2. Table array:
    • This defines the entire array in which we will look up our value and return data from. The first column in the array must contain the value being looked up. In the aforementioned example, we are searching in ‘IP Address Intel’!$A$2:$D:$15. In other words, we are looking in the other sheet in this workbook we created earlier titled “IP Address Intel”, then in that sheet, search in the cell range of A2 to D15.

      Figure 5: VLOOKUP table array

      Note the use of the “$” to ensure these are absolute references and will not be updated by Excel if we copy this formula to other cells.
  3. Column index number:
    • This identifies the column number from which to return data. The first column is considered column 1. We want to return the “Latitude” value for the given IP address, so in the aforementioned example, we tell Excel to return data from column 2.
  4. Range lookup (match type)
    • This part of the formula tells Excel what type of matching to perform on the value being looked up. Excel defaults to “Approximate” matching, which assumes the data is sorted and will match the closest value. We want to perform “Exact” matching, so we put “0” here (“FALSE” is also accepted).

With the VLOOKUP function complete for the “Latitude” data, we can use the fill handle to update this field for the rest of the data set.

To get the values for the “Longitude” and “Threat Intel” columns, we repeat the process by using a similar function and, adjusting the column index number to reference the appropriate columns, then use the fill handle to fill in the rest of the column in our O365 data sheet:

  • For Longitude:
    • =VLOOKUP(G2,'IP Address Intel'!$A$2:$D$15,3,0)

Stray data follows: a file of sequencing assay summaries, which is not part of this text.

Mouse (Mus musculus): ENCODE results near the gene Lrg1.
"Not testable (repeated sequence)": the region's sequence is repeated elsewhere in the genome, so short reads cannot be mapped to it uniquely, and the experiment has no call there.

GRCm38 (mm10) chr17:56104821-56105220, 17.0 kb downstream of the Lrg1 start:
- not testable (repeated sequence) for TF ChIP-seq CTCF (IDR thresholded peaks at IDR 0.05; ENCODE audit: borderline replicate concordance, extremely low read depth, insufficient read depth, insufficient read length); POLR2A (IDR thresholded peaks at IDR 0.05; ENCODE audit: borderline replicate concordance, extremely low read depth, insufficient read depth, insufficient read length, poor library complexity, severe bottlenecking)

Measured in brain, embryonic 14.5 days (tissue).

• For Threat Intel:
    • =VLOOKUP(G2,'IP Address Intel'!$A$2:$D$15,4,0)

Bonus Option: XLOOKUP

The XLOOKUP function in Excel is a more efficient way to reference the threat intelligence data sheet. XLOOKUP is a newer function introduced to Excel to replace the legacy VLOOKUP function and, at the time of writing this post, is only available to “O365 subscribers in the Monthly channel”, according to Microsoft. In this instance, we will also leverage Excel’s dynamic arrays and “spilling” to fill in this data more efficiently, instead of making an XLOOKUP function for each column.

NOTE: To utilize dynamic arrays and spilling, the data we are seeking to enrich cannot be in the form of a “Table” object. Instead, we will apply filters to the top row of our O365 data set by selecting the “Filter” option under “Sort & Filter” in the “Home” ribbon:


Figure 6: Filter option

To reference the threat intelligence data sheet using XLOOKUP, we will use the following formula:


Figure 7: XLOOKUP function for enrichment

There are three parts to this XLOOKUP formula:

  1. Value to lookup:
    • This dictates what cell value we are going to look up more information for. In this case, it is cell G2, which is the IP address.
  2. Array to look in:
    • This will be the array of data in which Excel will search for the value to look up. Excel does exact matching by default for XLOOKUP. In the aforementioned example, we are searching in ‘IP Address Intel’!$A$2:$A:$15. In other words, we are looking in the other sheet in this workbook titled “IP Address Intel”, then in that sheet, search in the cell range of A2 to A15: